Between a rock and a hard place: Part 2.
Clifford Elphick strikes a hush-hush diamond deal with a cabinet minister in Lesotho
In Mauritius, a factory was rented in the small town of L’Escalier, close to balmy Blue Bay. And Andy Allan, new business analyst at Gem Diamonds, assured Mauritian Industry Minister Rejesh Jeetah that the newly-formed Gem Diamond Technology (Mauritius) and its “state of the art laser polishing technology” was only months away from producing “the best quality diamonds in the world”.
But by the fourth quarter of 2008 the global banking crisis had hit the diamond industry and Gem was obliged to raise $98.8m by issuing 75m additional shares to settle outstanding debt. The drive was now on to generate cash and lower the outflows, said Elphick, ordering the beneficiation project in Mauritius – and another in Dubai – to be placed on ice.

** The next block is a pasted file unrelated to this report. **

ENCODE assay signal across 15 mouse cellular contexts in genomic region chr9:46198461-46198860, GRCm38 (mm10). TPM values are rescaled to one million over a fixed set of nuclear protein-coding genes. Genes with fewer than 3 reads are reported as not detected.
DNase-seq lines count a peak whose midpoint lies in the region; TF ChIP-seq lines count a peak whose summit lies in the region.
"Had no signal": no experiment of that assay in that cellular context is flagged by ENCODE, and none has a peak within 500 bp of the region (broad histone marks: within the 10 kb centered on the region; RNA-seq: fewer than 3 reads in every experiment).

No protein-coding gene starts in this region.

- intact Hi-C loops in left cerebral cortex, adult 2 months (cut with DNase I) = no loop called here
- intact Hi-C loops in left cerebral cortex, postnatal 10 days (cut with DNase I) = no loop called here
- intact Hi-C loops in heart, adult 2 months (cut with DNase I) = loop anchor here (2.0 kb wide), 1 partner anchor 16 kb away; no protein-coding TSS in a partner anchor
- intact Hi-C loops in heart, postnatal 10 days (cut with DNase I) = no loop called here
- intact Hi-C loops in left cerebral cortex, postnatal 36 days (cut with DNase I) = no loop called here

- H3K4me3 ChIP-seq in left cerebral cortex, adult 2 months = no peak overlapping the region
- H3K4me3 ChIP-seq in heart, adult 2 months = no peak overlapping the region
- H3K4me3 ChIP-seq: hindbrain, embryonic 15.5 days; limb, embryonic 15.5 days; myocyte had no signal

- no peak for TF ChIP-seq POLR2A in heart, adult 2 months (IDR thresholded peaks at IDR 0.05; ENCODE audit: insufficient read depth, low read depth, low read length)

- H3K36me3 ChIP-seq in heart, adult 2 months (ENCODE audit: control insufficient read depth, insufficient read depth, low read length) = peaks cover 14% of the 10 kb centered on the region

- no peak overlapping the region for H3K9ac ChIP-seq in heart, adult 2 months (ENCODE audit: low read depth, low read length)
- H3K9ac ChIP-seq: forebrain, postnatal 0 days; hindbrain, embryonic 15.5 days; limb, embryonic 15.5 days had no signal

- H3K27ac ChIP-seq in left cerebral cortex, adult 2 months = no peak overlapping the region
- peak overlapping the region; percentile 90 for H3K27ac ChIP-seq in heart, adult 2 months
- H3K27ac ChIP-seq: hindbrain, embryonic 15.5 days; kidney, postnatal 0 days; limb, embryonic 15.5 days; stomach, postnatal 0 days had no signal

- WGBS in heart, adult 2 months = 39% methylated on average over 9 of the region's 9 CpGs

However, unknown to Bond and Minister Jeetah, there was more to it than that. Noseweek can reveal that in the months before Gem’s R47m acquisition of Calibrated from Petra Diamonds in September 2008, Clifford Elphick was struggling to pull off a gamble which, if successful, would enable him to keep his acquisition promise to deliver to John Bond each month enough high quality carats, while still also supplying diamonds from his Letseng mine in Lesotho to the Matrix cutting plant in Antwerp, and opening the way for his planned diamond cutting/selling operation in Dubai.